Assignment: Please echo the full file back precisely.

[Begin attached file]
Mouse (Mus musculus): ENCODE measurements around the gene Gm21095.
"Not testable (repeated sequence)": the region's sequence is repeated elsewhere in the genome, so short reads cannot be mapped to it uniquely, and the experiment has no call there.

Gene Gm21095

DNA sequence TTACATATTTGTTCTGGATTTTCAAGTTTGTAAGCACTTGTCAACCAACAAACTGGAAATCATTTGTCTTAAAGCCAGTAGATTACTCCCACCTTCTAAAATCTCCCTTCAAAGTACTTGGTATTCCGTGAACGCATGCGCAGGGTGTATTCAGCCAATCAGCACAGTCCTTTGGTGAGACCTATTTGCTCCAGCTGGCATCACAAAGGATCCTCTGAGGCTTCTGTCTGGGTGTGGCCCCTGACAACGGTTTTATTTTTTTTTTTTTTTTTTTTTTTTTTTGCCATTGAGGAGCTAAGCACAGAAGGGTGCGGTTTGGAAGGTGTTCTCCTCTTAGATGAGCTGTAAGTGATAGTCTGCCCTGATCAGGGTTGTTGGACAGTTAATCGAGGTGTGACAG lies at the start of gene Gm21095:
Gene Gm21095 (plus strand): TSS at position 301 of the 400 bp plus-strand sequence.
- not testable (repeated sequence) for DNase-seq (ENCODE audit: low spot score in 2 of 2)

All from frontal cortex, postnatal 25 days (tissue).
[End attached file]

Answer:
Mouse (Mus musculus): ENCODE measurements around the gene Gm21095.
"Not testable (repeated sequence)": the region's sequence is repeated elsewhere in the genome, so short reads cannot be mapped to it uniquely, and the experiment has no call there.

Gene Gm21095

DNA sequence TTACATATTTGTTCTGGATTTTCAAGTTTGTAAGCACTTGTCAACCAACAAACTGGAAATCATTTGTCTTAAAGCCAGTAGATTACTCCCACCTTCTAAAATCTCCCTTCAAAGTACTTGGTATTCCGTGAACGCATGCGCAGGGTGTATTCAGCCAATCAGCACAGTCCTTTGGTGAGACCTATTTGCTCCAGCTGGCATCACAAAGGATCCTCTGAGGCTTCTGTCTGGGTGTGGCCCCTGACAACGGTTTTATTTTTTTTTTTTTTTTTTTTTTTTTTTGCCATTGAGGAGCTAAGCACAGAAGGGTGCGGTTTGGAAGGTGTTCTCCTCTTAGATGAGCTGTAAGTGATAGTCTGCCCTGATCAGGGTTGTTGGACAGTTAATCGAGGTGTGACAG lies at the start of gene Gm21095:
Gene Gm21095 (plus strand): TSS at position 301 of the 400 bp plus-strand sequence.
- not testable (repeated sequence) for DNase-seq (ENCODE audit: low spot score in 2 of 2)

All from frontal cortex, postnatal 25 days (tissue).